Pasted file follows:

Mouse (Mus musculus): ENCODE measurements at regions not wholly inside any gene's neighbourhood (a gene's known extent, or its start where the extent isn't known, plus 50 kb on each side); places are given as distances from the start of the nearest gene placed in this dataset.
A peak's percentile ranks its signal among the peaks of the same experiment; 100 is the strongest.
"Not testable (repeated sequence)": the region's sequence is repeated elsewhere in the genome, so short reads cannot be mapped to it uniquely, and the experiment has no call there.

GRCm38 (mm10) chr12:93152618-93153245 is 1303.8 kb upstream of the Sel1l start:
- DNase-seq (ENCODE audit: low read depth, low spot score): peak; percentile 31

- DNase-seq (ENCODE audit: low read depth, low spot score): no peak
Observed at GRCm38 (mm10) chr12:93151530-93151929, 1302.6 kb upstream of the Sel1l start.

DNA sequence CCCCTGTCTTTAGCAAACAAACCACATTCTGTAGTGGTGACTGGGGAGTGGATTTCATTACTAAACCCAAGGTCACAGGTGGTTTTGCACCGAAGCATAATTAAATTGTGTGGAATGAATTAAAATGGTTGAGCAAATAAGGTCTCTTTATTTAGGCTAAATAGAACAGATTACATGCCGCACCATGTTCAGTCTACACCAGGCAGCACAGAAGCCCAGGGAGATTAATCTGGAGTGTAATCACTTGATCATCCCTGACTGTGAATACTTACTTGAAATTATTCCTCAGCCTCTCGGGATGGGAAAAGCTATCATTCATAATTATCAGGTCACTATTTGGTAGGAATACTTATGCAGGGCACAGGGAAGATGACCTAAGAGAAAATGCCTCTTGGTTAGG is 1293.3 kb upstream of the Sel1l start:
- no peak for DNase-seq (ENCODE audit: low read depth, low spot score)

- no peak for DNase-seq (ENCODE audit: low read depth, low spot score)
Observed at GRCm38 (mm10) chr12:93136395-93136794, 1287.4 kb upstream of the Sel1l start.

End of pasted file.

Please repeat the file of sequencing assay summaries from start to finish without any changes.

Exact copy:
Mouse (Mus musculus): ENCODE measurements at regions not wholly inside any gene's neighbourhood (a gene's known extent, or its start where the extent isn't known, plus 50 kb on each side); places are given as distances from the start of the nearest gene placed in this dataset.
A peak's percentile ranks its signal among the peaks of the same experiment; 100 is the strongest.
"Not testable (repeated sequence)": the region's sequence is repeated elsewhere in the genome, so short reads cannot be mapped to it uniquely, and the experiment has no call there.

GRCm38 (mm10) chr12:93152618-93153245 is 1303.8 kb upstream of the Sel1l start:
- DNase-seq (ENCODE audit: low read depth, low spot score): peak; percentile 31

- DNase-seq (ENCODE audit: low read depth, low spot score): no peak
Observed at GRCm38 (mm10) chr12:93151530-93151929, 1302.6 kb upstream of the Sel1l start.

DNA sequence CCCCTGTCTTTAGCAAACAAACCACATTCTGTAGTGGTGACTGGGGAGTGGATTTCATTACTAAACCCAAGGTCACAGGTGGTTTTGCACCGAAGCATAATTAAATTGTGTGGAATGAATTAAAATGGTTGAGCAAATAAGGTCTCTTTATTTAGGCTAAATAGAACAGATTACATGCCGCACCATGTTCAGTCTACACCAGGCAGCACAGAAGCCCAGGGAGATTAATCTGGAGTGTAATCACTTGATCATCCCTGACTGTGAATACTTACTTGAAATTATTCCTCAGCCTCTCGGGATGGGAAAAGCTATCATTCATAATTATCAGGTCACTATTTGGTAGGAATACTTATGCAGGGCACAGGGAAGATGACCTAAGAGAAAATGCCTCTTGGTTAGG is 1293.3 kb upstream of the Sel1l start:
- no peak for DNase-seq (ENCODE audit: low read depth, low spot score)

- no peak for DNase-seq (ENCODE audit: low read depth, low spot score)
Observed at GRCm38 (mm10) chr12:93136395-93136794, 1287.4 kb upstream of the Sel1l start.